Court Judge David Chidester has prevailed in his legal dust-up with
Prosecuting Attorney Brian Gensel.
On Thursday, the
Indiana Supreme Court rejected Gensel’s petition for an order which would
have blocked Chidester from reviewing the actual police reports in the cases
of three persons charged with OWI-refusal.
In April, Chidester
ordered Gensel and three of his deputies to provide him with copies of those
reports, as he wanted to familiarize himself with the details of the arrests
of the three defendants, should any of them choose to challenge the
mandatory one-year license suspension.
however, to make the police reports available to Chidester, on the ground
that they’re confidential and privileged, because prepared by “agents” of
the prosecuting attorney--police officers--and therefore “protected by the
Gensel continued to
refuse, even after Chidester scheduled a hearing for May at which Gensel was
to explain why he shouldn’t be held in contempt. Chidester himself later
continued that hearing, to give Gensel the opportunity to file his
petition--technically for a writ of mandamus, a court order to a subordinate
government official to fulfill his or her duties or to correct an abuse of
discretion--with the Supreme Court.
Among other things,
Gensel also argued that Chidester has no reason at this point to see the
police reports, because the three persons in question have not to this point
challenged their license suspension; and that it’s possible that those three
would not want Chidester to review the reports, as they may contain
information about “uncharged or other bad acts” which could influence his
decision to uphold any license suspension.
Chidester, for his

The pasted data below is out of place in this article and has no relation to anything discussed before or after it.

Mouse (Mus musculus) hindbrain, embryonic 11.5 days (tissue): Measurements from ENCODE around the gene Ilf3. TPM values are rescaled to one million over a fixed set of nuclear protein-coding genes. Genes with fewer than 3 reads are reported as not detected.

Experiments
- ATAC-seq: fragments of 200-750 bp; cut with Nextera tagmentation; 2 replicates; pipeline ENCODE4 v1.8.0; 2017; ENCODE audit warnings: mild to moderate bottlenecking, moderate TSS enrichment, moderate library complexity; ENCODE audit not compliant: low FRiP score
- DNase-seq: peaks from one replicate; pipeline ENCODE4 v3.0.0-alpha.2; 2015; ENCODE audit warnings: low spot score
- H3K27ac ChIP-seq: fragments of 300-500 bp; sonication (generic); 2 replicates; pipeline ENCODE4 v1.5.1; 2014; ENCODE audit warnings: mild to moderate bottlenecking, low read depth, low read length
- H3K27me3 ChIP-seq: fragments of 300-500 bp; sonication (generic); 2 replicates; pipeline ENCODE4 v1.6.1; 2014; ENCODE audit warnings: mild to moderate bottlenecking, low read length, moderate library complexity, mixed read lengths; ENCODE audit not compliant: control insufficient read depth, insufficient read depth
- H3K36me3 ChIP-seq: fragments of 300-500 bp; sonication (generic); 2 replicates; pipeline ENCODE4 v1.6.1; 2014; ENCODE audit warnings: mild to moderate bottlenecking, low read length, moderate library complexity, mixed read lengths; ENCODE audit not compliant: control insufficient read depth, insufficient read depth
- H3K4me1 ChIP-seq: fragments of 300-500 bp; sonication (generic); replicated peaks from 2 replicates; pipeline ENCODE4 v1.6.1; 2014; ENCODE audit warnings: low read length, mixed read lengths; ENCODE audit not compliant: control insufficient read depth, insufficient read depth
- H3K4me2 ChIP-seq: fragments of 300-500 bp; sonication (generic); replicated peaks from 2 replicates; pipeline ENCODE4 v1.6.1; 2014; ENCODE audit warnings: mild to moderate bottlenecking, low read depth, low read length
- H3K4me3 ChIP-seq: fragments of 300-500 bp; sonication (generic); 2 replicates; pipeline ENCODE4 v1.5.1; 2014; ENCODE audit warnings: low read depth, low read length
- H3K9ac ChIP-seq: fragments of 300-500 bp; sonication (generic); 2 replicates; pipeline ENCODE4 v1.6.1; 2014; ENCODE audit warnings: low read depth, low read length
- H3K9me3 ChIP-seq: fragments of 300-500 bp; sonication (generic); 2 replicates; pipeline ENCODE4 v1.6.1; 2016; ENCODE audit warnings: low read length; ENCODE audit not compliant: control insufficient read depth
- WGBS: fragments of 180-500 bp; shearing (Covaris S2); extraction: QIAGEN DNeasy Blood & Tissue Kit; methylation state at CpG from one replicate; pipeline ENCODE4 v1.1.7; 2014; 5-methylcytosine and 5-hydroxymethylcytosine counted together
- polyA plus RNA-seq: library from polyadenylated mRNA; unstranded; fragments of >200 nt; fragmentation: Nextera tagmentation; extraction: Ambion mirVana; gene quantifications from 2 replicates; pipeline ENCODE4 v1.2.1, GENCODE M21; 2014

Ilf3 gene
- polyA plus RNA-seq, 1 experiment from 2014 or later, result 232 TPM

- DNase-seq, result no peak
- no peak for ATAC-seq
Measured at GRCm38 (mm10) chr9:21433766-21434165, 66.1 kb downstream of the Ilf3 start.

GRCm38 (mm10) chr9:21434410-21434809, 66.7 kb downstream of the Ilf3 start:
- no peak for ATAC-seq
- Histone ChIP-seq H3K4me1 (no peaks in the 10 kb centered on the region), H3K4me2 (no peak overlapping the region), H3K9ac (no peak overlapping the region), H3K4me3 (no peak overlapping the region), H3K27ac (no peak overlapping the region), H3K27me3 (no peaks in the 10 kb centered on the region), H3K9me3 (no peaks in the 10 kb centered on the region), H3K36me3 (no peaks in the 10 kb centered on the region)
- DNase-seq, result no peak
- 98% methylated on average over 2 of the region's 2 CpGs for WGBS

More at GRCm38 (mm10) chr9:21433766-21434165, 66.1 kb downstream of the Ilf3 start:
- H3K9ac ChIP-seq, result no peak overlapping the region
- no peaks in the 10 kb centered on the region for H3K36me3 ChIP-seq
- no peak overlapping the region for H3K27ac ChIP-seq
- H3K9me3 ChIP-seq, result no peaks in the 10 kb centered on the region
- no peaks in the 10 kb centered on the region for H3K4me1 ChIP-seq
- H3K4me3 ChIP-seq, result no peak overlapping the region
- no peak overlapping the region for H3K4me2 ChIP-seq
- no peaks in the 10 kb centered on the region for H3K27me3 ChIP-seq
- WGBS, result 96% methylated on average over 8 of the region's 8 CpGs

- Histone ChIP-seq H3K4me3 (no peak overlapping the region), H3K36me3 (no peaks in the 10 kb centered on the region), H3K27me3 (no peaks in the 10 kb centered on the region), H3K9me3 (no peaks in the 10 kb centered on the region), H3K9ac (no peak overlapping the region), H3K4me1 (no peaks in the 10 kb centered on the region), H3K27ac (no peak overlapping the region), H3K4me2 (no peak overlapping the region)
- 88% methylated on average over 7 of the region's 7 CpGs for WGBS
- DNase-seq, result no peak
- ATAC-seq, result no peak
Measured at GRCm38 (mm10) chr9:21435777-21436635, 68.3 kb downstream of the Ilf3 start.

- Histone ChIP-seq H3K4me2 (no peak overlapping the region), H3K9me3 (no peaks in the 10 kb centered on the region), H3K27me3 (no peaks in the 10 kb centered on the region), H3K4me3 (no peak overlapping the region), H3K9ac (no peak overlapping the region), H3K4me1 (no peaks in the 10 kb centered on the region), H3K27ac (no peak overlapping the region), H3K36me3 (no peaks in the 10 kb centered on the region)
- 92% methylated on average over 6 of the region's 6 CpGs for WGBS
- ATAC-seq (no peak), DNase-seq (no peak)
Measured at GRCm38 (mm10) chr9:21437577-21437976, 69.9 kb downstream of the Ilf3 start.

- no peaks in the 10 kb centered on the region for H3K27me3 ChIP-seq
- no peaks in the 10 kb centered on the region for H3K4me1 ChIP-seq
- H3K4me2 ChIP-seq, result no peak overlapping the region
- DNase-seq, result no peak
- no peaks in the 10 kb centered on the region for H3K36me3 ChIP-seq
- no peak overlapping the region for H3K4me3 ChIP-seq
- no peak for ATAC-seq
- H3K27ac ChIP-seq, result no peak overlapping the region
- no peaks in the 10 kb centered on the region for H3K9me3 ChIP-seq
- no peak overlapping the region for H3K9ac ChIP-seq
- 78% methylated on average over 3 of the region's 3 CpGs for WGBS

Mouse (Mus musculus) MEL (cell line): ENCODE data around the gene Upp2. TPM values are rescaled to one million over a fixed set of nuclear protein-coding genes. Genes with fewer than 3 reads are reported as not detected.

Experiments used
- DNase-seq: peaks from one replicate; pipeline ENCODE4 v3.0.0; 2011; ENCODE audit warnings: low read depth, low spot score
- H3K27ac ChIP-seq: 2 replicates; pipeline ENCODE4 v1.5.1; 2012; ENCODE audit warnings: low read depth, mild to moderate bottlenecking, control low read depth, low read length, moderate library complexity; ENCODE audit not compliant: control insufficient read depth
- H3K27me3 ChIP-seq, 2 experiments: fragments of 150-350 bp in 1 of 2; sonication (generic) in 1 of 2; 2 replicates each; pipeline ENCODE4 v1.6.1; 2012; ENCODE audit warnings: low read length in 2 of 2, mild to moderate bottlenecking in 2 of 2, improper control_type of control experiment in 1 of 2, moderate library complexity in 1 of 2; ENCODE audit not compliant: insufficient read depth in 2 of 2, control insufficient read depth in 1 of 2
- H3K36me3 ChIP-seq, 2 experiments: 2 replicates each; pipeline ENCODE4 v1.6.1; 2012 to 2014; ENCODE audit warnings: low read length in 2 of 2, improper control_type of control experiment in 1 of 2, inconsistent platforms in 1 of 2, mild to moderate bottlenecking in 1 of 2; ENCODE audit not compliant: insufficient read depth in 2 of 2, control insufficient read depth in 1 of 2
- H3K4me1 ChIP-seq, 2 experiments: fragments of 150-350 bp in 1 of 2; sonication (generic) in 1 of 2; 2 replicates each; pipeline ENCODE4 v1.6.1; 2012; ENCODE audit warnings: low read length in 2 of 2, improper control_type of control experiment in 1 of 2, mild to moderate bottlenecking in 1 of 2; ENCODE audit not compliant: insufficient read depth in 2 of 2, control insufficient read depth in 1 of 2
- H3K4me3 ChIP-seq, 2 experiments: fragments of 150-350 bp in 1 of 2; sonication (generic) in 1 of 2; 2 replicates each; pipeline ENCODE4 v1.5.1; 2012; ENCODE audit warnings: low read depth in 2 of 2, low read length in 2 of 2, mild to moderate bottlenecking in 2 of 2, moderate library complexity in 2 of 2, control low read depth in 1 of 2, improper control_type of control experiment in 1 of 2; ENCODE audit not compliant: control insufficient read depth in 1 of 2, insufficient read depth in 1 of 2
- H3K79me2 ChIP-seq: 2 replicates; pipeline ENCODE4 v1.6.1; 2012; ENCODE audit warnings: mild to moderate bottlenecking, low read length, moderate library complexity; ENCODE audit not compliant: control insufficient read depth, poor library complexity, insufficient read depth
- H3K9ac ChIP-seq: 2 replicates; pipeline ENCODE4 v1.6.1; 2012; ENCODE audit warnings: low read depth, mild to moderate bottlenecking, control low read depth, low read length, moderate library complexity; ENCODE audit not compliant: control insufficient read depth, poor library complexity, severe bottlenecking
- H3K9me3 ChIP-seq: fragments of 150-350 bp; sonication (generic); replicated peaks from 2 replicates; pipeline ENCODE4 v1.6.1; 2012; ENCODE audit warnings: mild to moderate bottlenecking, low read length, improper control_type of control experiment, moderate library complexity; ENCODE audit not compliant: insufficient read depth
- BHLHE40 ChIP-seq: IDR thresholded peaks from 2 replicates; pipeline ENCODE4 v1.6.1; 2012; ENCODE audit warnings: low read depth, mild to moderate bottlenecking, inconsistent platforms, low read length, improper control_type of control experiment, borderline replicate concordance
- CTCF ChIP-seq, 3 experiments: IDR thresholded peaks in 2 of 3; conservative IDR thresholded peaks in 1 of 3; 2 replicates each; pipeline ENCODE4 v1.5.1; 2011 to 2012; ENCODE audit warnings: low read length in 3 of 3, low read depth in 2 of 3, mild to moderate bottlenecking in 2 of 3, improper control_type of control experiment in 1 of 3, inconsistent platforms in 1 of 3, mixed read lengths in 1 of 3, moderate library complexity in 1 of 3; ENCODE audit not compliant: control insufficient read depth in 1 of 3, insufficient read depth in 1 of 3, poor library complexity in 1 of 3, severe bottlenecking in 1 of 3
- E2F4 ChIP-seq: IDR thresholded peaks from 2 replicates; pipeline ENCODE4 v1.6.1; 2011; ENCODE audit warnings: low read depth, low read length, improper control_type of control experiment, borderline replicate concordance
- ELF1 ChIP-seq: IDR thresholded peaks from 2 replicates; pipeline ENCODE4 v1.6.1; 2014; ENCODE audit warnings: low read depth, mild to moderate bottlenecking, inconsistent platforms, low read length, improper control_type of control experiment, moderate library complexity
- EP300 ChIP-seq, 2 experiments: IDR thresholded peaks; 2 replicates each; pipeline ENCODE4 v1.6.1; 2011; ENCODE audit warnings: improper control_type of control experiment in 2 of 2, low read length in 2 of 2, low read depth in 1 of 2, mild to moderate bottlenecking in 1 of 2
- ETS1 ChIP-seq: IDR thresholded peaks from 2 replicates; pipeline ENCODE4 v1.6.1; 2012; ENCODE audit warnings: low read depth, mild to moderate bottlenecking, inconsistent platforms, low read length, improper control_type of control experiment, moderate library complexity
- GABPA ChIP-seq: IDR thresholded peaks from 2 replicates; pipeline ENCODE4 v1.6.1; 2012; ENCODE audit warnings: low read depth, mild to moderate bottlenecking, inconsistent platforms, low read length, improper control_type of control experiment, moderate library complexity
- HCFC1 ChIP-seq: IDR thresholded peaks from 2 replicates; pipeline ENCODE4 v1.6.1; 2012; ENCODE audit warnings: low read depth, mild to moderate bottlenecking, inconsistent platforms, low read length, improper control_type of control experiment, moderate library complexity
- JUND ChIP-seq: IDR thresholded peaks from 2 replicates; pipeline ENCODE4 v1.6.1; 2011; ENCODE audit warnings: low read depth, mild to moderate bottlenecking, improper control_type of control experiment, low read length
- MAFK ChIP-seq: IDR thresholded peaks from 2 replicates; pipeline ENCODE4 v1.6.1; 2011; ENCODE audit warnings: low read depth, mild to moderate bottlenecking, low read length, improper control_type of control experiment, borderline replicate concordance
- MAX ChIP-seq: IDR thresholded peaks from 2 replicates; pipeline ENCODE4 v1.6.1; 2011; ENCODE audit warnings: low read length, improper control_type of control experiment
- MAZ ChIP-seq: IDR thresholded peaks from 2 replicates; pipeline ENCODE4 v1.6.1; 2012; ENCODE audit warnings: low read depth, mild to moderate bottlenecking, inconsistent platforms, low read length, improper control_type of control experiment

part, stated in a response to Gensel’s brief that he has no intention of
unfettered, willy-nilly access to the police reports and wouldn’t in any
case review them unless and until one of the defendants challenges the
mandatory license suspension.
He also argued that
the police reports would be essential to any ruling, as “deputy prosecutors
often review the narrative reports in the middle of the hearings and often
misstate relevant facts of the case.”
added, Gensel’s deputies have already waived the work-product claim--to the
extent that the claim is applicable at all--when they disclose the police
reports to defense attorneys.
stated in his response, “is asking this court to sanction a practice of
withholding information from the trial court, thereby hampering the court’s
ability to determine the best interests of society in its decision-making
Chidester released the following statement on his legal victory: “I was
prepared, either way, to fully follow their decision and order, to the
letter. Our system is based upon following court orders. This is what this
case was all about. Now that I have prevailed in court, civility demands
that I give the Prosecutor’s Office ample opportunity to comply with the
court order. As President Lincoln said in 1865, when asked what he would
like to have done with rebel leaders after the war was over, ‘My advice is
to let ‘em up easy.’ That is what I intend to do.”
The Supreme Court’s
order was not unanimous, with two of the five justices dissenting and voting
to grant Gensel the writ.
The order was not
accompanied by a decision.
It is, however,
final. “Motions to reconsider or petitions for rehearing are not allowed,”
Chief Justice Loretta Rush stated in the order.